In early January another round of air testing and the first round of examinations behind walls, ceilings and floors at the evacuated Sheriff’s Operations Center uncovered significant water intrusion below floor tiles, old wood and insulation still in use in the building’s rafters, and bat droppings. The discoveries changed the conversation about the building, dimming prospects that the building would be re-occupied and so damaging the credibility of the county administration, which had insisted that the building had been rebuilt with new materials throughout, that it then-Administrator Craig Coffey resigned days later. But the actual analysis of that round of testing had yet to be released.
On Thursday, it was.
Terracon Consultants, the Olathe, Kansas-based engineering company that conducted what it calls “limited destructive testing,” cutting 36 holes in walls and analyzing 11 tile locations, found “Elevated surface mold counts below floor finishes, at the base of two localized wall areas, within an air handling unit and on older appearing wood observed within an upper wall cavity in the Evidence Room.” The level of mold spores at most tested locations inside were found to be lower than spore levels measured outside with exceptions at two locations in the building (the evidence freezer room and the investigations room at the northeast end of the building), but the finds below tiles was another story.
The building is poorly drained, contributing “to water intrusion through the base of the wall and resulted in moisture and mold growth beneath floor finishes,” the report concluded. “The carpet tiles and adhesive have created a vapor barrier at the top of the slab, causing condensation and mold growth at the backside of the carpet tiles. In addition, similar issues are occurring at the backside of the vinyl floor tiles in the corridor and plastic mats on concrete in the Evidence Reception Room.” Analysis added–a line the Sheriff’s Mark Strobridge highlighted in an email to media, clearly seeing it as something of a smoking gun–“It is Terracon’s opinion that the primary source of odors and resulting employee complaints of skin rashes and upper respiratory issues is related to the stagnant moisture and mold growth on the back side of floor finishes.”
The testing also found the presence of fungi in the southeast corner’s upper wall cavities, where bat droppings were found, fungi associated with the potential for severe pulmonary infections.
Some three dozen sheriff’s employees who worked in the building, including most of its detectives, say they developed health problems before the evacuations. Some employees had developed problems severe enough in late 2017 that they were transferred to other locations, and some of them worked out of their cars. All employees who reported issues filed workers’ compensation claims. The sheriff’s insurance carrier denied them. The employees are pressing their claims through the Office of the Judges of Compensation. (A final hearing is scheduled for March 27.) Their attorneys have also notified the county and the sheriff that they would be suing both agencies for negligence in circuit court. (Road deputies don’t have office space in the building, going in and out for briefings, training and other meetings but spending most of their time on the road.)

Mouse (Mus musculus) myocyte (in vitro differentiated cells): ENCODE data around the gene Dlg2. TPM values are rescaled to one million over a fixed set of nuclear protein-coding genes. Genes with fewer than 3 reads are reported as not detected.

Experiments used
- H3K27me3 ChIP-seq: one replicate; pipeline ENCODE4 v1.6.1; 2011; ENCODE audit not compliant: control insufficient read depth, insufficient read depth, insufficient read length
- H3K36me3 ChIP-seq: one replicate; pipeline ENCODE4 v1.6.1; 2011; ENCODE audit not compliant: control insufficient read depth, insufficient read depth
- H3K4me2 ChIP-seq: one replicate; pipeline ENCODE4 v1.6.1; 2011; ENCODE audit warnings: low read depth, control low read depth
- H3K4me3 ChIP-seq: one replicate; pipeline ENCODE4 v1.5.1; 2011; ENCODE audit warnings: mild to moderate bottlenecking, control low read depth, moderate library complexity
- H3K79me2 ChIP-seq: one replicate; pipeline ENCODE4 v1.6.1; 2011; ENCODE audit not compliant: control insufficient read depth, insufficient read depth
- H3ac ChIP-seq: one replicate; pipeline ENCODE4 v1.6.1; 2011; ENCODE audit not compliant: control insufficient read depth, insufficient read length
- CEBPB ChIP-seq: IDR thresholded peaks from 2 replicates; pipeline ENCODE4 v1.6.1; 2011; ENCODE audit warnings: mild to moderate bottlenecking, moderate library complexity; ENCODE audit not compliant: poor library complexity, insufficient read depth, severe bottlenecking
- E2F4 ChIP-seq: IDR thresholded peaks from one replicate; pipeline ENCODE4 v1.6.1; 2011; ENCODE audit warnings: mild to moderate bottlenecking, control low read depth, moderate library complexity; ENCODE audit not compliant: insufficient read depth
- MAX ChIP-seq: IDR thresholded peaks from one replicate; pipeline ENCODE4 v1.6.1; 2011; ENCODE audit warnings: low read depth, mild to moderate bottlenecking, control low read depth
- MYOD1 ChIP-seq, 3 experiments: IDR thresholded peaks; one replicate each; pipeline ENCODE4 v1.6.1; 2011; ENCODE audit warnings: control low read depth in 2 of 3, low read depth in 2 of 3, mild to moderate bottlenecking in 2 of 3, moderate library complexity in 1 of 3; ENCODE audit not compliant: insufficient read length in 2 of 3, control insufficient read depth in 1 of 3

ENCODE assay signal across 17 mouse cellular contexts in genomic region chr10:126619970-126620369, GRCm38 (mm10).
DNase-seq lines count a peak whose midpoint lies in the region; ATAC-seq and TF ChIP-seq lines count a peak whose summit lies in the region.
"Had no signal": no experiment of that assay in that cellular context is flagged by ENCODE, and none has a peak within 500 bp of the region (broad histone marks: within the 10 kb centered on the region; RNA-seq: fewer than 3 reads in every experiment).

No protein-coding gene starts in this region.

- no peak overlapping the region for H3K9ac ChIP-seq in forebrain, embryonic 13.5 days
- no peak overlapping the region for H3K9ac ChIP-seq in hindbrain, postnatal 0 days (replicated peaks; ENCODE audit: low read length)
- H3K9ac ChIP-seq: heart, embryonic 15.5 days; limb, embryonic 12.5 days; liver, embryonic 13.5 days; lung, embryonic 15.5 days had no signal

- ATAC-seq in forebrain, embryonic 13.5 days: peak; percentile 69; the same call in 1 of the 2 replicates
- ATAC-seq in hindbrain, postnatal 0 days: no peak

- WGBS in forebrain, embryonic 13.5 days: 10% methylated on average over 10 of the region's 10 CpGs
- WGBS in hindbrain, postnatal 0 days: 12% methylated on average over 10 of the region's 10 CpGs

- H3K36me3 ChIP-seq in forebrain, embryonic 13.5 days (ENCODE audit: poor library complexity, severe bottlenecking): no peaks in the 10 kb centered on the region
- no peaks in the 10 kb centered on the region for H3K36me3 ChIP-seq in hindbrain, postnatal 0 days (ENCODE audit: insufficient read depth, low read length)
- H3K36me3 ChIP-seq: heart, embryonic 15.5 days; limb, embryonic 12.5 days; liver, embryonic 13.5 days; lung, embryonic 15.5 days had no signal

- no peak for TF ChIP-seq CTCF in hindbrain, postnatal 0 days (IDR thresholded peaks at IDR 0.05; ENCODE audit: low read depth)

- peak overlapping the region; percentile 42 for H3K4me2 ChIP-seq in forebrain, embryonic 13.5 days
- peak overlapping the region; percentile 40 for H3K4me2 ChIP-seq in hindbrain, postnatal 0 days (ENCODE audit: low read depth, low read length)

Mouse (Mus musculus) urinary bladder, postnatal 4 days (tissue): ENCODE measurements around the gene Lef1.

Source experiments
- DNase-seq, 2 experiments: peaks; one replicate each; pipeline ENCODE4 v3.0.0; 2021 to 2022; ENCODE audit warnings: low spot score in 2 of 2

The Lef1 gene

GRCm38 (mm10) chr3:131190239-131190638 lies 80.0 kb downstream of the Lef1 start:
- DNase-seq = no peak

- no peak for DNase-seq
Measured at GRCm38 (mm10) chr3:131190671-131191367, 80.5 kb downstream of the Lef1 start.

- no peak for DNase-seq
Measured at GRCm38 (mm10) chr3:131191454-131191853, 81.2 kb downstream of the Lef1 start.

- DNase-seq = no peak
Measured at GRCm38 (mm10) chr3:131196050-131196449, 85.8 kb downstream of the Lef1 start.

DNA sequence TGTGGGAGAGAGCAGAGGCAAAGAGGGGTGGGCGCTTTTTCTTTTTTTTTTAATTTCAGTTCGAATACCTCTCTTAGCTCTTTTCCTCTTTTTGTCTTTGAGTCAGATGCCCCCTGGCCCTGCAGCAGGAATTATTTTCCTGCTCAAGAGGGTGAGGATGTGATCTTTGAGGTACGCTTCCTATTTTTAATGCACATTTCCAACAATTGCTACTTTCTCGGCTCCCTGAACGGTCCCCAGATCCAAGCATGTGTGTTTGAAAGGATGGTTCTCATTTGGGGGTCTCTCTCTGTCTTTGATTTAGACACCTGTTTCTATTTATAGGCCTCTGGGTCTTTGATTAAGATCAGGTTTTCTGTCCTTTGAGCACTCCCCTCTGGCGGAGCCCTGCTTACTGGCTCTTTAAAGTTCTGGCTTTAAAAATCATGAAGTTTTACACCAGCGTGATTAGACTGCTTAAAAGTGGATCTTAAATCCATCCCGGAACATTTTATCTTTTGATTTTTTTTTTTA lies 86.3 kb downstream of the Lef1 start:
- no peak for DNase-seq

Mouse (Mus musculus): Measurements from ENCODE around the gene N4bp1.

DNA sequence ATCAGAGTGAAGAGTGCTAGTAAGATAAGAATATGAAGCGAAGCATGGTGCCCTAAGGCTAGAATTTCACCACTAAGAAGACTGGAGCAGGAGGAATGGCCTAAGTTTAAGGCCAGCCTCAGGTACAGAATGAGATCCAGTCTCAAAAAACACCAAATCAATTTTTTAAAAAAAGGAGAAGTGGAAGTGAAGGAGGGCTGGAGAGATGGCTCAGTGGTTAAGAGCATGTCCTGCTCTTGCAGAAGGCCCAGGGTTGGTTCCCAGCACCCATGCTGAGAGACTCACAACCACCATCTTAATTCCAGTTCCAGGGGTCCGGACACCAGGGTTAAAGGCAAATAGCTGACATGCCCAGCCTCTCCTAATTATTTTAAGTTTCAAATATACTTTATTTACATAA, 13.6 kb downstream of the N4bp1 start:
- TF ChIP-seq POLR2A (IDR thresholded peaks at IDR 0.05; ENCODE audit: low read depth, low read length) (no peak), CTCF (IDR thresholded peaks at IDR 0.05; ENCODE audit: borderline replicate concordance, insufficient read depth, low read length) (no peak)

The Terracon report is not alarmist. It lays out findings in neutral scientific language and lists recommendations, including on the outside sealing certain areas of the building and digging trenches to eliminate standing water against the building, which has led to water intrusion. The report lists several recommendations inside the building that call for additional and extensive analysis, including more ceiling cuts, evaluation of the floor slab, and contracting with a mold-remediation company to remove the so-called black mold found behind the evidence coolers and the investigation room.
What is notable about those two finds is that a remediation company was hired early last year to do similar work, after an indoor air quality assessment in December found identical problems in two locations–including Room 129, where Terracon located persistent problems.
The Terracon report calls for extensive additional analysis of air samples and floor segments, along with additional examination of wood in overhead rafters and extent of bat droppings, along with six additional wall cuts.
The report doesn’t address the more procedural–or political–question of whether the building may or may not be re-occupied. But what it does address, and the way it addresses it, leaves no doubt that for now, the building cannot be re-occupied, that additional testing and examinations will take time and money–and, most significantly, that employees were not imagining their health problems.
Two more reports are still expected: one from the employees’ attorneys, who hired their own analyst to conduct air testing (and only air testing) inside the building, and a final report from the Centers for Disease Control, whose team visited the facility and met with employees last fall. The Terracon report is below.